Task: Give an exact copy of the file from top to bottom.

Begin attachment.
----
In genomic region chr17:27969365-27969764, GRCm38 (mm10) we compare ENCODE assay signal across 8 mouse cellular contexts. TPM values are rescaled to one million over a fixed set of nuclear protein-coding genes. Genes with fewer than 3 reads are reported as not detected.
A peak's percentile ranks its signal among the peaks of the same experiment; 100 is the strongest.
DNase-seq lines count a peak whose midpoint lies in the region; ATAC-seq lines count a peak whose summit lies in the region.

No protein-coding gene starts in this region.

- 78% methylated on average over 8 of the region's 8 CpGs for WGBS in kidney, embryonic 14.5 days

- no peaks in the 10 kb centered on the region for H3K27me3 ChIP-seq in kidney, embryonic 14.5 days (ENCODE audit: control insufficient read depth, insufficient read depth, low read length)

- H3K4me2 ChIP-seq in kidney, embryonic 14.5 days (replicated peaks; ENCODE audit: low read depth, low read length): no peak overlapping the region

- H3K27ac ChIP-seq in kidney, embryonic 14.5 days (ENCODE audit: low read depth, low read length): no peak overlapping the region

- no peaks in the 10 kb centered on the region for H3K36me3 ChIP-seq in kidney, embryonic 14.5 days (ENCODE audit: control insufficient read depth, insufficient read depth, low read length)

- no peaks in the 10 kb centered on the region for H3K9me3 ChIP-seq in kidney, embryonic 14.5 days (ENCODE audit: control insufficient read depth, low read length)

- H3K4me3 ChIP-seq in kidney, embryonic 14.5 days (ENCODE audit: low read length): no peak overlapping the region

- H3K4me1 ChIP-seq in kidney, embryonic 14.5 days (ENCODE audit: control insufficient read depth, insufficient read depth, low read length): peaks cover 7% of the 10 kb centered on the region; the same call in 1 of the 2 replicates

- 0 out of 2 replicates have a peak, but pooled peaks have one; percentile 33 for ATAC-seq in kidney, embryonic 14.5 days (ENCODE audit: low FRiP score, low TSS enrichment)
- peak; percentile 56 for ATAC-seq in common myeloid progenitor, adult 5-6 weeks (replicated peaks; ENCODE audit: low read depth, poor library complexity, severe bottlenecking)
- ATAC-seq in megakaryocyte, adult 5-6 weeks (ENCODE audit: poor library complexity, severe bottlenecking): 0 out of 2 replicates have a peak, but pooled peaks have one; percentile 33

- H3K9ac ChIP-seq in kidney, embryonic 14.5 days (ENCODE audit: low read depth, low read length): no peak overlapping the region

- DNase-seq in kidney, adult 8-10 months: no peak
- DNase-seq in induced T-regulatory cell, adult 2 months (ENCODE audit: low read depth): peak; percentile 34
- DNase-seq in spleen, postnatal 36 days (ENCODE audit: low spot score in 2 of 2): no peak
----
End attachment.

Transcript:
In genomic region chr17:27969365-27969764, GRCm38 (mm10) we compare ENCODE assay signal across 8 mouse cellular contexts. TPM values are rescaled to one million over a fixed set of nuclear protein-coding genes. Genes with fewer than 3 reads are reported as not detected.
A peak's percentile ranks its signal among the peaks of the same experiment; 100 is the strongest.
DNase-seq lines count a peak whose midpoint lies in the region; ATAC-seq lines count a peak whose summit lies in the region.

No protein-coding gene starts in this region.

- 78% methylated on average over 8 of the region's 8 CpGs for WGBS in kidney, embryonic 14.5 days

- no peaks in the 10 kb centered on the region for H3K27me3 ChIP-seq in kidney, embryonic 14.5 days (ENCODE audit: control insufficient read depth, insufficient read depth, low read length)

- H3K4me2 ChIP-seq in kidney, embryonic 14.5 days (replicated peaks; ENCODE audit: low read depth, low read length): no peak overlapping the region

- H3K27ac ChIP-seq in kidney, embryonic 14.5 days (ENCODE audit: low read depth, low read length): no peak overlapping the region

- no peaks in the 10 kb centered on the region for H3K36me3 ChIP-seq in kidney, embryonic 14.5 days (ENCODE audit: control insufficient read depth, insufficient read depth, low read length)

- no peaks in the 10 kb centered on the region for H3K9me3 ChIP-seq in kidney, embryonic 14.5 days (ENCODE audit: control insufficient read depth, low read length)

- H3K4me3 ChIP-seq in kidney, embryonic 14.5 days (ENCODE audit: low read length): no peak overlapping the region

- H3K4me1 ChIP-seq in kidney, embryonic 14.5 days (ENCODE audit: control insufficient read depth, insufficient read depth, low read length): peaks cover 7% of the 10 kb centered on the region; the same call in 1 of the 2 replicates

- 0 out of 2 replicates have a peak, but pooled peaks have one; percentile 33 for ATAC-seq in kidney, embryonic 14.5 days (ENCODE audit: low FRiP score, low TSS enrichment)
- peak; percentile 56 for ATAC-seq in common myeloid progenitor, adult 5-6 weeks (replicated peaks; ENCODE audit: low read depth, poor library complexity, severe bottlenecking)
- ATAC-seq in megakaryocyte, adult 5-6 weeks (ENCODE audit: poor library complexity, severe bottlenecking): 0 out of 2 replicates have a peak, but pooled peaks have one; percentile 33

- H3K9ac ChIP-seq in kidney, embryonic 14.5 days (ENCODE audit: low read depth, low read length): no peak overlapping the region

- DNase-seq in kidney, adult 8-10 months: no peak
- DNase-seq in induced T-regulatory cell, adult 2 months (ENCODE audit: low read depth): peak; percentile 34
- DNase-seq in spleen, postnatal 36 days (ENCODE audit: low spot score in 2 of 2): no peak